When I first plugged in this cable, I immediately noticed one thing: the picture was considerably brighter. I am presently working on a way to measure the actual illumination differences but unfortunately this hard data is not available for this review. I can tell you that my first impression is that this cable has a much wider dynamic range than my old Monster 1000 series cable. The difference is so striking that you may first believe that the calibration of your set has somehow changed, but indeed it has not. I presume that this change is due to the 2.5% silver plating used over the LC-OFC #26 wires and heavy copper-foil shielding. For whatever reason, this is a good thing.

With an apparently wider dynamic range, one would expect enhanced characteristics like more colors, blacker blacks, whiter whites, and richer saturation and indeed this cable provides all of these and then some. What this does to the picture is more than change its dynamics, the edge resolution lost with the Monster is regained with the Tributaries and while colors were very good with the Monster, they are even more accurate with the Tributaries. The most notable change is the interesting shades of gold and brown.

The first time I saw the color gold accurately reproduced with an LED TV was with the Pioneer Elite Pro-70X5FD. I still vividly recall the looping image of a dragon statue spinning slowly on a turntable capturing the unique character of such a piece. Many things are required for such accuracy to appear, most notably faithful color representation but also linear shading subtleties. This means that color accuracy is maintained through all levels of brightness; quite a feat. Until the addition of the Tributaries HDMI cable, this phenomenon was absent in my Samsung F8000. But with the Tributaries cable this TV now resolves similar detail that this Pioneer does.

As mentioned, the depth of brown colors is another revealing test for any television or cable. The Monster did a decent job pulling out variations in fur coats and the grain in wood paneling but once you see how well the Tributaries resolves these subtleties, you will understand why I am in love with it. Over the years, video programming has swung from uniform well-lit scenes with no shadows like those of the Today show to a new generation of interesting high-contrast scenes at the opposite end of the illumination scale such as with the series Elementary. In this latter show, Sherlock lives in a multi-story home with a lot of old wood and the cinematographer leverages subject matter against these high-contrast opportunities. The Monster cable was able to resolve variations in grain color but the Tributaries cable was not only able to resolve this same grain variation but also the color of the varnish and texture of the wood. Deep honey shades indicating aged wood and flatter shades of picture frames were easily distinguished with the Tributaries while only color variations noted with the Monster.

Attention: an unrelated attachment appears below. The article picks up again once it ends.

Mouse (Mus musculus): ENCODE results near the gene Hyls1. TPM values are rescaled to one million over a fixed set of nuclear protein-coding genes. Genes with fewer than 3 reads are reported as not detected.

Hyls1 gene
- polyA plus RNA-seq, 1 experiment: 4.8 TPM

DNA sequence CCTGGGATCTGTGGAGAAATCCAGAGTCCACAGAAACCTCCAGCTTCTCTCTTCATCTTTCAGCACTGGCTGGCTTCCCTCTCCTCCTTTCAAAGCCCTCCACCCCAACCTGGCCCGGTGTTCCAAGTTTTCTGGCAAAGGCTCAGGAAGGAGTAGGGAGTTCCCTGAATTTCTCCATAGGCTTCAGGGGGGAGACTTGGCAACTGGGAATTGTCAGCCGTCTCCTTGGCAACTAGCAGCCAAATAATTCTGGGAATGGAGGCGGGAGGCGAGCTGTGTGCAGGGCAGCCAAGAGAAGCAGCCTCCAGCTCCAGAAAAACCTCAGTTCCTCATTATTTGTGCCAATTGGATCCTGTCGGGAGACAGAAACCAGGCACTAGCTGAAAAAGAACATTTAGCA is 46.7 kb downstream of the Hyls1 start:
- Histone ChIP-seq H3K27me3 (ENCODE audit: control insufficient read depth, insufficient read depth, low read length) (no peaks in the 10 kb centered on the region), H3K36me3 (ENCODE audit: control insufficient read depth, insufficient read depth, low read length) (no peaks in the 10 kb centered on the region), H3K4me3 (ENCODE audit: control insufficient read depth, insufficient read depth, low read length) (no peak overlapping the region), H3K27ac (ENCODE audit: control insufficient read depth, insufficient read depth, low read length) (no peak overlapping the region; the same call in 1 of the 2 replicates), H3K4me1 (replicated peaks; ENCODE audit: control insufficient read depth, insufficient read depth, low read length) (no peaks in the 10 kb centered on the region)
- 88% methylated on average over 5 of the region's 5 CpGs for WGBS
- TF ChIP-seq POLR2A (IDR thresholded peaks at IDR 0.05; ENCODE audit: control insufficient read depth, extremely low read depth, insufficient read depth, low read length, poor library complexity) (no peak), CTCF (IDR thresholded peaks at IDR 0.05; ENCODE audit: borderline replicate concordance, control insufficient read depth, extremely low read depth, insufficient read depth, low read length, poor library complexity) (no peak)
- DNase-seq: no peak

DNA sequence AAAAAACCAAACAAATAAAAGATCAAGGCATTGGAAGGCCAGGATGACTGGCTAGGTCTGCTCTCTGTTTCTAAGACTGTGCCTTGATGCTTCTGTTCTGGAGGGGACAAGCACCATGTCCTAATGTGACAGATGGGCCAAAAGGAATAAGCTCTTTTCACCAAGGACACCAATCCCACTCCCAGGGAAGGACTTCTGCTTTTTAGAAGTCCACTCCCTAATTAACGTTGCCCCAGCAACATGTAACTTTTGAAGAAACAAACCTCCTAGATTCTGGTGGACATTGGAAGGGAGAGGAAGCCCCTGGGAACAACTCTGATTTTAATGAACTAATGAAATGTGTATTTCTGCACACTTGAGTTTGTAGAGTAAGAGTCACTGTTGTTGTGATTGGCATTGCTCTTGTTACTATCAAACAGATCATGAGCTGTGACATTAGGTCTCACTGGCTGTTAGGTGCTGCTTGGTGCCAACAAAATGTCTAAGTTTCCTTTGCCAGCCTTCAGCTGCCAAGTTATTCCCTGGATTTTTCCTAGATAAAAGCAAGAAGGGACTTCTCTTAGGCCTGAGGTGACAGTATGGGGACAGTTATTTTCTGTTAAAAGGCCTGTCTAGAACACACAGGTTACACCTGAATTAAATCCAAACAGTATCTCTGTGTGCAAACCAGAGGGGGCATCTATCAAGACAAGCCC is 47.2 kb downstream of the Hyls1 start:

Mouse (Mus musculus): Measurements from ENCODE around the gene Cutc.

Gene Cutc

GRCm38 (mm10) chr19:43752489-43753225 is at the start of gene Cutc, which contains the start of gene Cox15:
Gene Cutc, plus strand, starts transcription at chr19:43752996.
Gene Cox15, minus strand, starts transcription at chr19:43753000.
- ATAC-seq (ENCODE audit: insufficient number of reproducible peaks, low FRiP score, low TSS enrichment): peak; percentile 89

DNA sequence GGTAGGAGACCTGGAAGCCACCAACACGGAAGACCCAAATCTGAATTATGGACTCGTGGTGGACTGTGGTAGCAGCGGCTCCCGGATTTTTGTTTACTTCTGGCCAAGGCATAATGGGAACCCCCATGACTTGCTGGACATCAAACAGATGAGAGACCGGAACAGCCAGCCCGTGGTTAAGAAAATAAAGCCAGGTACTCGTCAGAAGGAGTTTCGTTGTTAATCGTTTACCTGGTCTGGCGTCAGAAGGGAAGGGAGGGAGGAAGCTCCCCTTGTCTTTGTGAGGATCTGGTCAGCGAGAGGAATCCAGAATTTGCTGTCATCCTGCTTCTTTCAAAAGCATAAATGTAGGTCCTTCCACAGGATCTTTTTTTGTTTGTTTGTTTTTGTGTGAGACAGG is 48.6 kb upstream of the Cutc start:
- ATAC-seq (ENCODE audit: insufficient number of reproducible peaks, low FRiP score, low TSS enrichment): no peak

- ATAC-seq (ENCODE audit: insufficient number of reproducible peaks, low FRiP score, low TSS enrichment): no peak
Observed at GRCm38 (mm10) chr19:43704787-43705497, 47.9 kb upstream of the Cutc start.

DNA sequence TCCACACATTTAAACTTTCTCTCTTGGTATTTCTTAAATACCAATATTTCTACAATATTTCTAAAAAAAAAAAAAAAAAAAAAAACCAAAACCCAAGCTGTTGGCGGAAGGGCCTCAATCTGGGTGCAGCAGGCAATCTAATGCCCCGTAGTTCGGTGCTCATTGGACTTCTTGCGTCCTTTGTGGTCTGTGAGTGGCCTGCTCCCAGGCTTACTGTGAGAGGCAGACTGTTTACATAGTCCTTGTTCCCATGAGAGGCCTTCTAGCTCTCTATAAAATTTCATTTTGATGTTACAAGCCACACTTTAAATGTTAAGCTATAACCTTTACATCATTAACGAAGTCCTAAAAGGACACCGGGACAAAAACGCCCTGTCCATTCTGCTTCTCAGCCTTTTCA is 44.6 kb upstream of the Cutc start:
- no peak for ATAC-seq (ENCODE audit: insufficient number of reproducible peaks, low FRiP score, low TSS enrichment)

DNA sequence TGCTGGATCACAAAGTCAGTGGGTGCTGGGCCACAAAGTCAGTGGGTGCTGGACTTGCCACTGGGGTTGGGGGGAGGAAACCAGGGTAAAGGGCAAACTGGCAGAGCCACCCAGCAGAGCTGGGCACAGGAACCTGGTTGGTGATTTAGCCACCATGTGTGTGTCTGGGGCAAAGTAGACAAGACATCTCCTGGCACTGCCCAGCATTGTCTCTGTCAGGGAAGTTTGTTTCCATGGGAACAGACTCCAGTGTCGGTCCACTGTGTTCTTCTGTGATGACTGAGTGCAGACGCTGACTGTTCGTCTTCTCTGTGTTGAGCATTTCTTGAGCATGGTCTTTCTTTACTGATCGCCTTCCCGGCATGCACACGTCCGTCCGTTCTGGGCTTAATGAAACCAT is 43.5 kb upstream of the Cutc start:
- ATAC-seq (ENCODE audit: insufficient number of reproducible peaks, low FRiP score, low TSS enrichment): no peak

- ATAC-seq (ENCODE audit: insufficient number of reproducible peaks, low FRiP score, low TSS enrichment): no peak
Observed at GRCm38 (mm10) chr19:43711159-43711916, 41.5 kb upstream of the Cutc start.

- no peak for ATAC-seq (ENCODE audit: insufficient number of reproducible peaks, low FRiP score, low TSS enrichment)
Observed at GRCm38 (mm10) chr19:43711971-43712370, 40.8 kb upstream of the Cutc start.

Lastly, the edge resolution was greatly improved over the Monster HDMI. Watching any movie is like watching it again for the first time since you notice things with familiar movies that were just not there before. For example, the movie UP has striking simulated 3-D depth in 2-D mode and colors of the bird Kevin are absolutely stunning. Not only due the hues of blue, red, and yellow catch your eye but also the blending of one color shade to the next is seamless as opposed to abrupt or edgy. The edge resolution of Kevin’s beak is distinct and clear as opposed to the Monster’s more smeary and blurry representation. The head feathers show distinct patterns as opposed to color smears with the Monster.

Full 3-D viewing is equally as striking. For example, in the movie Legend of the Guardians, the flowing texture of the feathers combined with the superb shading brings the otherwise obscured thin wisps of downy details forward in the image. Most notable are the fluffy breast feathers and their carefully crafted movements coordinated between air flow and bodily contortions. Also impressive are the facial features such as the eyelashes and radial texture of their irises both of which convincingly convey the 3-D space in which they occupy. Flights through trees and around obstacles are literally a hoot as are the high-contrast gradients in cavernous shadows.

 To my eye, video enjoyment is enhanced by this additional range of resolution provided by changing out the HDMI cable to the Tributaries Series 8 just as one would expect similar and striking enhancements in sound by changing out speakers. And that leads us to the next subject: changes in audio.


Moving from the standard OPPO HDMI cable to the Better Cables Silver Serpent showed improvements in the top octave of sound. Moving to the Monster from the Silver Serpent added a smoothness and uniformity bringing life and dynamics to an otherwise mediocre sound track. Bass with the Monsters was far more dynamic and overall very pleasant to listen to.